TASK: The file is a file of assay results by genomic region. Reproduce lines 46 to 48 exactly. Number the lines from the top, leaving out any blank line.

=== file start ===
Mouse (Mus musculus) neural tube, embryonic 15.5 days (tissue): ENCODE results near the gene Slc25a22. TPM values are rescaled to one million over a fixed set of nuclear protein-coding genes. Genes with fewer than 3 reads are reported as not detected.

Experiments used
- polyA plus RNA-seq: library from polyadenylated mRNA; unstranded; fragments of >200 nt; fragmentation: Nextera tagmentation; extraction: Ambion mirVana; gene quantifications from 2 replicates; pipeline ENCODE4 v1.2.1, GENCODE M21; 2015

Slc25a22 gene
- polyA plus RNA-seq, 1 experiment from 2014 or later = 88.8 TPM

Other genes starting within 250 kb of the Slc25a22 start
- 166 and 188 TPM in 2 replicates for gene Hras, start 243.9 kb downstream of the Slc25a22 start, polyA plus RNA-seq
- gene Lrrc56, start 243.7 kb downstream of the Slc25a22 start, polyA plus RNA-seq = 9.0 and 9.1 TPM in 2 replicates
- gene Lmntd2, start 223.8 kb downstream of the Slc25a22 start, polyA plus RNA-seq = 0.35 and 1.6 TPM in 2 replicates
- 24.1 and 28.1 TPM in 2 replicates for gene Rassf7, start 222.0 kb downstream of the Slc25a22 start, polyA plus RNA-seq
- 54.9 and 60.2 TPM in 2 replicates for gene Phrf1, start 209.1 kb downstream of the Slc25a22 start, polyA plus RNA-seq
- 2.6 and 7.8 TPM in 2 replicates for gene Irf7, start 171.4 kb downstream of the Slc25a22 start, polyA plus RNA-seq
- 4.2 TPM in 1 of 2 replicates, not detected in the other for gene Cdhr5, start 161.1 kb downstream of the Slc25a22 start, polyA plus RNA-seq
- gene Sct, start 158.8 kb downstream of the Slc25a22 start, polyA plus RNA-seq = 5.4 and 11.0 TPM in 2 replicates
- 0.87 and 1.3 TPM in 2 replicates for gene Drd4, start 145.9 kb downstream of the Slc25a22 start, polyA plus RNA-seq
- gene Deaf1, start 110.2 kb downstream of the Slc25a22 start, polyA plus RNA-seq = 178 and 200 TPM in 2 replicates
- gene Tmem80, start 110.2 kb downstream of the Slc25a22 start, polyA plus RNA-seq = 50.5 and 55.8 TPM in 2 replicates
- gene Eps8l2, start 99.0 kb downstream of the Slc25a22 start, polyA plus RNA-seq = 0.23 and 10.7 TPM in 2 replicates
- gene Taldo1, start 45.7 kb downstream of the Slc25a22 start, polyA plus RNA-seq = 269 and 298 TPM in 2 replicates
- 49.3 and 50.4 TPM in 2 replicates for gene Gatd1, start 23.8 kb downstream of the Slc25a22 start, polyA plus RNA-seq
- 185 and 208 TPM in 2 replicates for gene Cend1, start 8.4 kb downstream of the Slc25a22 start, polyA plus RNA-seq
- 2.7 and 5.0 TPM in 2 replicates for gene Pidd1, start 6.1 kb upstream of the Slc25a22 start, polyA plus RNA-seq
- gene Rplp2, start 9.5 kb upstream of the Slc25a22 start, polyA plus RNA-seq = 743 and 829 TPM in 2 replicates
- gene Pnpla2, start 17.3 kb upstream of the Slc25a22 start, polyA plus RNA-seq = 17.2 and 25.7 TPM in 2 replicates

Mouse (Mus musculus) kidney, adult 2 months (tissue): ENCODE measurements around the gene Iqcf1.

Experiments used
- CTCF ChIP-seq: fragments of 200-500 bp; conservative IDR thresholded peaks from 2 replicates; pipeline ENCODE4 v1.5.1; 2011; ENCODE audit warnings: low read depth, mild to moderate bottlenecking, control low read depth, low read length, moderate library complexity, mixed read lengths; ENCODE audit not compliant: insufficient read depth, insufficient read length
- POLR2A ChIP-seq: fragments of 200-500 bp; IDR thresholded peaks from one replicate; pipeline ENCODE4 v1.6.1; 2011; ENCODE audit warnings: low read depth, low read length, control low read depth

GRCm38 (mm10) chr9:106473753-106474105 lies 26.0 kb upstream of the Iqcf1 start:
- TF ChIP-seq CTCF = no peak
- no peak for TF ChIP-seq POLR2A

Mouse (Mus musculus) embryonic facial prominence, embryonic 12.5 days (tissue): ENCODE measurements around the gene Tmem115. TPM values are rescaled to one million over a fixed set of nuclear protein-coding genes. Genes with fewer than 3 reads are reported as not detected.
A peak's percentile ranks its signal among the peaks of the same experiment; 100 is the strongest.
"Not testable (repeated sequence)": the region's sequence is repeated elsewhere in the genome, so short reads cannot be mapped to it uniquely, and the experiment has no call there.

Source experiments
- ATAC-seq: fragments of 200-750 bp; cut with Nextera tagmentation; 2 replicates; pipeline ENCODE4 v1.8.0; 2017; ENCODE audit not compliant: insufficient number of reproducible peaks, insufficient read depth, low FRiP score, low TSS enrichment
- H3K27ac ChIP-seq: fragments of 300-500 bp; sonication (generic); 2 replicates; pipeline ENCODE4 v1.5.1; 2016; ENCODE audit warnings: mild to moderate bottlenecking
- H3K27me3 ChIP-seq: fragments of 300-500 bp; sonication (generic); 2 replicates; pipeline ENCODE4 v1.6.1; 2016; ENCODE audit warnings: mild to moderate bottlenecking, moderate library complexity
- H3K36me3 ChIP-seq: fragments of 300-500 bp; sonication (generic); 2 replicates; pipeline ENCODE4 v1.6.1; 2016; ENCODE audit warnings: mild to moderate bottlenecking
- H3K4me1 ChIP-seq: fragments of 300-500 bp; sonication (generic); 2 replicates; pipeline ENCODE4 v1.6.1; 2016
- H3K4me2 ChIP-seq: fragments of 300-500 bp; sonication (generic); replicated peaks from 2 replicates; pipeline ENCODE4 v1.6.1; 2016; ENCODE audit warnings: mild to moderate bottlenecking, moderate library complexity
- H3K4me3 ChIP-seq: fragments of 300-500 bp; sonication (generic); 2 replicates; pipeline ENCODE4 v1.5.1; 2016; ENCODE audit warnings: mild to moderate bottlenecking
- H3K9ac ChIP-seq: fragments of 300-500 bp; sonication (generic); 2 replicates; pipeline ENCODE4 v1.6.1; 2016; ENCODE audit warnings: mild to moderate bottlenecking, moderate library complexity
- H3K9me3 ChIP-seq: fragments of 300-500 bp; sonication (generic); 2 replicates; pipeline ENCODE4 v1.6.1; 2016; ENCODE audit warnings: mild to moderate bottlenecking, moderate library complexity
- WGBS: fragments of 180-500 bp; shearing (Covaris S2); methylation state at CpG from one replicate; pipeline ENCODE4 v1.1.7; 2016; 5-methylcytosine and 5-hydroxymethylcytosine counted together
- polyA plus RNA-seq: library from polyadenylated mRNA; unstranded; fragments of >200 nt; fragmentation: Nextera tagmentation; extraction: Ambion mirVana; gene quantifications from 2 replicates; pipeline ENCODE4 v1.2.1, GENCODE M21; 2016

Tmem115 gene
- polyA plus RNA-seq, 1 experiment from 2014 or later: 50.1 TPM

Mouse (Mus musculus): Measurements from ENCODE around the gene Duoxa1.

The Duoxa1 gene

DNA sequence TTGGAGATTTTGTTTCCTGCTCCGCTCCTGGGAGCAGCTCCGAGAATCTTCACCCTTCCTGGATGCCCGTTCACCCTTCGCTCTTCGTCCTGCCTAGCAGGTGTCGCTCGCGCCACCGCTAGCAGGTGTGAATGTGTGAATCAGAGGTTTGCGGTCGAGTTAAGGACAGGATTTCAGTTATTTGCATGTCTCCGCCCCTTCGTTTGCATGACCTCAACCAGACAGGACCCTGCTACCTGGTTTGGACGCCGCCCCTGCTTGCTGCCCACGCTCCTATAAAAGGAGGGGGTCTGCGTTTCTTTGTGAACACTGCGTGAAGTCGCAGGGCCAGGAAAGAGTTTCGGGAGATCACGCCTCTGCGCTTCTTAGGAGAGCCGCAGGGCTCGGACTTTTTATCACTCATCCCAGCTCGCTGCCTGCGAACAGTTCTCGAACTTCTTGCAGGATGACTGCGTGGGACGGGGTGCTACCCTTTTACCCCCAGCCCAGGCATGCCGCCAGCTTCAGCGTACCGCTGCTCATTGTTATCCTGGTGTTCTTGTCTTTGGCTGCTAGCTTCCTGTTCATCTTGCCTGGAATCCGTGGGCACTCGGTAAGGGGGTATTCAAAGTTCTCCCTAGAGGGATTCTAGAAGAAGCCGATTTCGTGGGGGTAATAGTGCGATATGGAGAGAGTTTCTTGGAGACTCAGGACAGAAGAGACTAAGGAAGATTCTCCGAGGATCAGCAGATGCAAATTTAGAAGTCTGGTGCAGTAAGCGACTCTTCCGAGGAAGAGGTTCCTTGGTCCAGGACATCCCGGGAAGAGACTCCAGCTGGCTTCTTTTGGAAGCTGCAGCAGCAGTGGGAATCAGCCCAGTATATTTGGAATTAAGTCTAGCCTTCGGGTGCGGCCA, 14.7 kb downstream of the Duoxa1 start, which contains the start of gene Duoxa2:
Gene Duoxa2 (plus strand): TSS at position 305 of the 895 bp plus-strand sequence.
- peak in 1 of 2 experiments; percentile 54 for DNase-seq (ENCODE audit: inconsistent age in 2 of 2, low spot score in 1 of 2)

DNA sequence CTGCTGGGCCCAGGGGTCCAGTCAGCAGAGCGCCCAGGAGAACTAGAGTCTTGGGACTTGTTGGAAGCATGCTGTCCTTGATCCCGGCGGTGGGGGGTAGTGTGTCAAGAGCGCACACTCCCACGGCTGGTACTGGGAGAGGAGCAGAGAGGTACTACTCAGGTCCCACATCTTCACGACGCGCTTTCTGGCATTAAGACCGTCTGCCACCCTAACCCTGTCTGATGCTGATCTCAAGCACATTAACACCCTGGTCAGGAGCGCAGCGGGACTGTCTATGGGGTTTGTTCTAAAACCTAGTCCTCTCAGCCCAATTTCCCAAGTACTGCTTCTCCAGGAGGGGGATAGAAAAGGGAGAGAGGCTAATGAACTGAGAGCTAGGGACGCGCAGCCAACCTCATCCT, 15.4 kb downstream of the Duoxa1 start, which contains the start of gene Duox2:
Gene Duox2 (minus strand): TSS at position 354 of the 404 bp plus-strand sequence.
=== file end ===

- polyA plus RNA-seq: library from polyadenylated mRNA; unstranded; fragments of >200 nt; fragmentation: Nextera tagmentation; extraction: Ambion mirVana; gene quantifications from 2 replicates; pipeline ENCODE4 v1.2.1, GENCODE M21; 2016

Tmem115 gene
- polyA plus RNA-seq, 1 experiment from 2014 or later: 50.1 TPM